Concierge Training and Education Program Information

A concierge is responsible for working the front desk areas of upscale hotel chains, resorts and personal properties, as well as taking care of any and all guest needs. While most concierges learn their skills on the job, there are a few who choose to attend particular training programs, such as a concierge certificate program.

Essential Information

Many community colleges and universities offer a course or two in concierge training or front desk operations within hospitality or hotel management degree programs. However, there are some technical training institutions and independent organizations that offer certificate programs specifically related to the concierge profession. Participation usually requires a high school diploma.

Most certificate programs for aspiring concierges are designed to train top-tier professionals in the field - those who aspire to work for 5-star hotels or luxury resorts. Such individuals should take advantage of a training program to not only cultivate the utmost customer service and presentation skills, but also to learn how to oversee a crew of staff members and handle some basic administration tasks.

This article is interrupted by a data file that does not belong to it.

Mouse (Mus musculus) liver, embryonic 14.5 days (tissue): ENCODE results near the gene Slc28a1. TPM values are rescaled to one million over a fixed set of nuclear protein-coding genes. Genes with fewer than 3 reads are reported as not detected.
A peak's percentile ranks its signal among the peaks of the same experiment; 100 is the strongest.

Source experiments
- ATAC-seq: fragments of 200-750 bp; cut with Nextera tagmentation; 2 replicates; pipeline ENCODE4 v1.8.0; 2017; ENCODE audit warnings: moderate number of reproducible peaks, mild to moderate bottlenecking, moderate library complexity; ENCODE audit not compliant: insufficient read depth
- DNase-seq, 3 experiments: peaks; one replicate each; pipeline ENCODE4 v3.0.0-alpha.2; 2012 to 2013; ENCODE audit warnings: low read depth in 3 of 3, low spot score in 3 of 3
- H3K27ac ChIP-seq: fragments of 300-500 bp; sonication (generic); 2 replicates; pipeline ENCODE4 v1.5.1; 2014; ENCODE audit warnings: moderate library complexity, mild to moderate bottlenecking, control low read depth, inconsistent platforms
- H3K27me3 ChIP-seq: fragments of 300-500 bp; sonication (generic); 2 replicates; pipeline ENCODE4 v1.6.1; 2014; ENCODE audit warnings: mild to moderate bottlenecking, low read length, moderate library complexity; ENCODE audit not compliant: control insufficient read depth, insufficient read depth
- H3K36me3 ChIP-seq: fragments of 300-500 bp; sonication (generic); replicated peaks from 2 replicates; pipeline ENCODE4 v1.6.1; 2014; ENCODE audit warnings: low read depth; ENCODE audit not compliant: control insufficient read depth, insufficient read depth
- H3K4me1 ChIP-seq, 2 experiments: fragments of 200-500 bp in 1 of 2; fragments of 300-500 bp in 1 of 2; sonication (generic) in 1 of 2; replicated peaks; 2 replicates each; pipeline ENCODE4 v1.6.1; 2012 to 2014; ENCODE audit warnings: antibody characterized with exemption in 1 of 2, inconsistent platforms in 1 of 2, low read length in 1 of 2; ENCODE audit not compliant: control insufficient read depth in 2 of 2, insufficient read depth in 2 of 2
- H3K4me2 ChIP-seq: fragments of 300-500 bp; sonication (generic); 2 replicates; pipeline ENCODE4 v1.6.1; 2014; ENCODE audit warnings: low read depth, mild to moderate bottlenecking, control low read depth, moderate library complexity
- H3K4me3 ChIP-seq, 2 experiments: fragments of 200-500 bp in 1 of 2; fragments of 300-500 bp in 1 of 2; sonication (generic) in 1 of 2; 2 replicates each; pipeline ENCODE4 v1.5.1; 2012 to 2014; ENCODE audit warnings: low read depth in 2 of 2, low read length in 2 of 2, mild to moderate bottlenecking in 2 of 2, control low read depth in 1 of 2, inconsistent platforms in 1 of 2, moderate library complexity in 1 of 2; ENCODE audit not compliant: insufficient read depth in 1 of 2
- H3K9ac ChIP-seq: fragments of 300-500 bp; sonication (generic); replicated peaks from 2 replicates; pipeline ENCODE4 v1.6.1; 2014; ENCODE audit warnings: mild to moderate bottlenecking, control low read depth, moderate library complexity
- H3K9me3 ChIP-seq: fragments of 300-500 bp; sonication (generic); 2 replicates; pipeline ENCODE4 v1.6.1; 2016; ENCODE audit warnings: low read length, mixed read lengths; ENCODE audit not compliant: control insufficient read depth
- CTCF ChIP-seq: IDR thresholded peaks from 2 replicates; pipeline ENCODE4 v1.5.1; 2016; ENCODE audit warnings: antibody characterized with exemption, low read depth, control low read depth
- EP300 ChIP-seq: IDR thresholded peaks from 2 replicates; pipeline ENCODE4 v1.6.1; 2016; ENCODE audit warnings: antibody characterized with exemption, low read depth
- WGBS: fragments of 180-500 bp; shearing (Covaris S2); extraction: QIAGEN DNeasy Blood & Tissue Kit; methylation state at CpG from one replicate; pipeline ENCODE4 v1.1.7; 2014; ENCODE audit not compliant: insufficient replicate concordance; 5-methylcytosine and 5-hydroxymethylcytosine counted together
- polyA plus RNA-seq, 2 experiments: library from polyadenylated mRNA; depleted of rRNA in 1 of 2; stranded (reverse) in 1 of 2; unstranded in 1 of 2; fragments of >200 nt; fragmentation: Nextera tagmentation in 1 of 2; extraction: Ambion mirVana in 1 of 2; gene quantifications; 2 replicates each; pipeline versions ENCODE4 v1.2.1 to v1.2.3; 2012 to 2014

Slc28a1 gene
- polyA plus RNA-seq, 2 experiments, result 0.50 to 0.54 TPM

A concierge certificate program includes training in the areas of upscale food and beverage management, guest interactions, etiquette and risk management. Graduates may seek professional certification credentials through the National Concierge Association. Some years of work experience and passage of an examination are necessary.

  • Prerequisites: GED or high school diploma; a strong interest in customer service and some hospitality experience
  • Length of Study: One semester to complete
  • Experiential Learning: Training in an upscale food and beverage management

Concierge Training

A concierge certificate program generally features courses that provide hands-on training in the most practical duties a concierge must perform on a day-to-day basis. Some of these training areas include:

  • Concierge etiquette
  • Principles of hospitality
  • Recommending entertainment and nightlife
  • Guest responsibilities
  • Concierge ethics
  • Front desk management

Employment Outlook and Salary Info

The U.S. Bureau of Labor Statistics (BLS) reported that about 31,050 concierges were employed across the country in 2014 (www.bls.gov). These professionals worked for resorts, condominiums, gated apartment buildings, large-scale hotel chains and some corporate lobbies. The BLS stated that concierges earned a median annual wage of $28,170 in 2014.

Certification Options

The National Concierge Association offers certified concierge credentials to members of the association who have worked in the industry for at least three years and who meet professional and ethical criteria. Certification is not strictly required in the career, but it can provide concierges with an additional value when they are seeking employment. Some other for-profit institutions and organizations offer certification as well, but certification from the National Concierge Association is the most common.

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